If you have 12 months continuous service with one or more NHS employers at the beginning of the 11th week before the expected week of childbirth, and you have notified your intention to return to work with the NHS, you are entitled to:
- 8 weeks' full pay, less any Statutory Maternity Pay (SMP) or Maternity Allowance (MA)
- 18 weeks' half pay plus any SMP or MA (providing the total does not exceed full pay)
- 13 weeks' SMP or MA
- 13 weeks’ unpaid leave.
It is possible to agree with your employer to have the occupational pay entitlement paid in a different way, for example, spreading it equally over the maternity leave period rather than having a period of full pay and then a period of half pay.
The NHS scheme also allows for the total 52 weeks leave to be extended by local agreement, in exceptional circumstances, such as sick pre-term babies or multiple births.
Doctors entitled to the NHS maternity scheme are:
- junior doctors (Schedule 13 of TCS)
- consultants (Schedule 24 of TCS)
- specialty doctors (Schedule 21 of TCS)
- associate specialists (Schedule 22 of TCS).
Calculation of maternity pay
Maternity pay is based on your average weekly earnings for the eight weeks prior to and including the 15th week before the expected week of childbirth.
As doctors are typically paid on a monthly basis, your maternity pay will be calculated based upon your last two monthly payslips, which will then be equated to a total annual earnings, this will then be divided by 52 (number of weeks in the year) to calculate your average weekly earnings. If you are paid on a weekly basis, then your maternity pay will be based your average earnings for the last eight weeks.
Earnings that will be taken into consideration include regular contractual payments such as London weighting and banding supplements for junior hospital doctors. Members should check their own situation with their employing authorities or trusts.
Your average weekly earnings will be calculated on your gross income on which NI is payable; if you are in a salary sacrifice scheme (e.g. childcare), the calculation will be based on your pay after that is taken out, because it’s not taxed or NI-able. This means that your maternity pay may be less than you are expecting. Information on this point can be found here.
Where a pay award or annual increment is implemented before paid maternity leave begins, the pay should be calculated as though the pay award or increment had effect throughout the entire pay calculation period. If such a pay award was agreed retrospectively, the maternity pay should be re-calculated on the same basis.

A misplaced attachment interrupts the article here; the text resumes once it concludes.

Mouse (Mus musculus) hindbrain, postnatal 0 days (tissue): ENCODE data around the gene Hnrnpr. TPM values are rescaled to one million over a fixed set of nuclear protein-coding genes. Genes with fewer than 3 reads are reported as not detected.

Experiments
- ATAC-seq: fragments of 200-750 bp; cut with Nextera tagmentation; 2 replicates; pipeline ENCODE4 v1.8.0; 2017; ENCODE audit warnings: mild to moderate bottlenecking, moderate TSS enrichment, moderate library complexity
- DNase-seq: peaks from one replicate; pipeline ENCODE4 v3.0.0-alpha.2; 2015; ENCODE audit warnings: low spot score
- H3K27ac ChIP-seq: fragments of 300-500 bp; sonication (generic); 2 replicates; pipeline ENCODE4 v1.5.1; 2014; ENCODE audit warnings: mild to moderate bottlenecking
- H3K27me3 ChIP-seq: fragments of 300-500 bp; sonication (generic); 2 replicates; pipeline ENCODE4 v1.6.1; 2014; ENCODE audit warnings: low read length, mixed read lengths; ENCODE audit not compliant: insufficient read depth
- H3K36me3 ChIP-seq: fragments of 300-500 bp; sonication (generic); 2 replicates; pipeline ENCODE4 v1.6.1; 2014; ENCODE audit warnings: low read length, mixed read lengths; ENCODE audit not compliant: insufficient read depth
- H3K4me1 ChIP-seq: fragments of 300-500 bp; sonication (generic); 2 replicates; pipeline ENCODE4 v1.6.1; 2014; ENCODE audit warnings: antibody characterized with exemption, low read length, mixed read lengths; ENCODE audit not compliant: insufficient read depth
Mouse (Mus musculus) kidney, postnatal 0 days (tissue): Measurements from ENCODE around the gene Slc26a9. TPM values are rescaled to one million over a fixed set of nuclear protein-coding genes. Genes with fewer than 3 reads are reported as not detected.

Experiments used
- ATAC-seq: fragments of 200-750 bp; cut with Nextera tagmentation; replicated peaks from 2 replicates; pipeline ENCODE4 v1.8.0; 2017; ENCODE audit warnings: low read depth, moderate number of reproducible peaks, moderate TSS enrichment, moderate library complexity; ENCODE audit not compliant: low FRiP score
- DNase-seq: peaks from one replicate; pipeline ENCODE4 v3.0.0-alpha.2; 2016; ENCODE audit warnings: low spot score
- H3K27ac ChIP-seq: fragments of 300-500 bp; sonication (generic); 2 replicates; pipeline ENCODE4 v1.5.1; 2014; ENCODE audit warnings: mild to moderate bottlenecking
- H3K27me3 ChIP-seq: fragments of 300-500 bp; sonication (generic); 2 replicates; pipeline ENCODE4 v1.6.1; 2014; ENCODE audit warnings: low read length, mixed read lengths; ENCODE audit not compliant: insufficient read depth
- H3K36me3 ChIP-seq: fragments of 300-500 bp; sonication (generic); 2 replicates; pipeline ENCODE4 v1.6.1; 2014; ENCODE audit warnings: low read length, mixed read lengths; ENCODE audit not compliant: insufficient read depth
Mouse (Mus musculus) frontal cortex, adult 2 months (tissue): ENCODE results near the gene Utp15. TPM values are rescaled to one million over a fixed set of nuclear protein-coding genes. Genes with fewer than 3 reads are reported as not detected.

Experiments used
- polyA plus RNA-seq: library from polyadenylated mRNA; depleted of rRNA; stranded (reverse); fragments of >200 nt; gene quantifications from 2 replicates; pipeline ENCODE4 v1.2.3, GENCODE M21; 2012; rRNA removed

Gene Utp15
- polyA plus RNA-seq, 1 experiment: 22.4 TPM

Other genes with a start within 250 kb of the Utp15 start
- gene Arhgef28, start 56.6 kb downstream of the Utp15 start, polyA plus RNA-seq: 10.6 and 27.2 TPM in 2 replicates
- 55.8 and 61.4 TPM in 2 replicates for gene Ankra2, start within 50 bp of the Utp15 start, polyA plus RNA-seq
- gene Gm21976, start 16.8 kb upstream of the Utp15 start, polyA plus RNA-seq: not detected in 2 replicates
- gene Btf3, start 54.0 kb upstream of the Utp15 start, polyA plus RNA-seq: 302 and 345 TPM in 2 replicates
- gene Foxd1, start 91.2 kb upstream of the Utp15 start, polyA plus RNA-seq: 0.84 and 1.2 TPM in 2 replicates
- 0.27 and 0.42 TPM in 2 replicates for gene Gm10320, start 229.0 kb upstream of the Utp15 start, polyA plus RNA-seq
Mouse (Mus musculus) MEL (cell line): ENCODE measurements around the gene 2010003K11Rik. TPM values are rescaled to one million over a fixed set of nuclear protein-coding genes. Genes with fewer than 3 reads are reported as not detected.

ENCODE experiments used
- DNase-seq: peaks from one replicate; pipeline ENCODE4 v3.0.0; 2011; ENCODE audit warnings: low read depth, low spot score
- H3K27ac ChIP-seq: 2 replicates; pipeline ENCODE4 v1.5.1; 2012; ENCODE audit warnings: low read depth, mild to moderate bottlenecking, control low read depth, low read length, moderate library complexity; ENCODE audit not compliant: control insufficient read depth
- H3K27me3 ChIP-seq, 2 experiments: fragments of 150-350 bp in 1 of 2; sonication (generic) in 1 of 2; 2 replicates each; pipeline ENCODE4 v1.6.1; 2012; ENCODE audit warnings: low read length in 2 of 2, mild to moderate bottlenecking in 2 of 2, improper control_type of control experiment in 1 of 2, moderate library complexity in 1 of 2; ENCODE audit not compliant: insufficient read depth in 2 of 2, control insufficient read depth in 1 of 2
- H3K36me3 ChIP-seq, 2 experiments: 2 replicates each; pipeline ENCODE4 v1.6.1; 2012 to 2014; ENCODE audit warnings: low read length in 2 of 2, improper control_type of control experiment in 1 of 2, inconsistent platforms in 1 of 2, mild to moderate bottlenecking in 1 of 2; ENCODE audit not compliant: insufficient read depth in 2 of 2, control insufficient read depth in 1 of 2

Where a pay award or annual increment is implemented during paid maternity leave, the maternity pay due from the date of the pay award or annual increment should be increased accordingly. If such a pay award was agreed retrospectively, the maternity pay should be re-calculated on the same basis.
Where an employee is on unpaid sick leave or on sick leave attracting half pay during the whole or part of the period used for calculating average weekly earnings, average weekly earnings for the period of sick absence shall be calculated on the basis of notional full sick pay.
Nodal point pay progression
In instances where taking maternity leave prevents doctors from rotating into a new post which would have been paid according to a higher nodal point, this planned move to a higher nodal pay point should be reflected within their maternity leave pay if they achieved a successful ARCP outcome before or after commencing their leave.
Guidance from BMA and NHS Employers provides clarity for employers and trainee doctors regarding when a planned and anticipated move to a higher pay point under the 2016 TCS should be reflected within the doctor’s pay for section 15 leave. The principles of this guidance apply to maternity leave, adoption leave, and shared parental leave within the NHS Staff Handbook.
Junior doctors on the 2016 contract
If a junior doctor on the 2016 TCS returns from an approved period of time out programme and:
- The continuity of service provisions mean that the doctor is eligible for maternity leave and pay
- The reference period for calculating maternity pay meant that the value of the occupational maternity pay would be nil.
then the reference period is the doctor’s last period of paid employment in the previous training placement prior to commencing the time spent out of programme.
If a junior doctor on the 2016 TCS has insufficient service with their current NHS employer to qualify for statutory maternity pay, they will receive the value of statutory maternity pay from their employer during the half pay period and the 13 weeks SMP period. The same applies if the doctor was required as part of their training programme to work in a Crown Dependency and this broke their continuity of service for statutory maternity pay.
See statutory maternity pay and maternity allowance for the current level of the entitlements.
Anyone who does not meet the qualifying conditions for the NHS Scheme may be entitled to statutory leave and pay.
All employees have a right to take 52 weeks maternity leave under the statutory scheme. To qualify for SMP you need to be an employee with 26 weeks continuous service with your employer running into the 15th week before the expected week of childbirth. If you do not qualify for statutory maternity pay you may qualify for maternity allowance which can be claimed from JobcentrePlus.
Gov.uk provides more details on eligibility for statutory maternity pay and maternity allowance, and how to claim maternity allowance.
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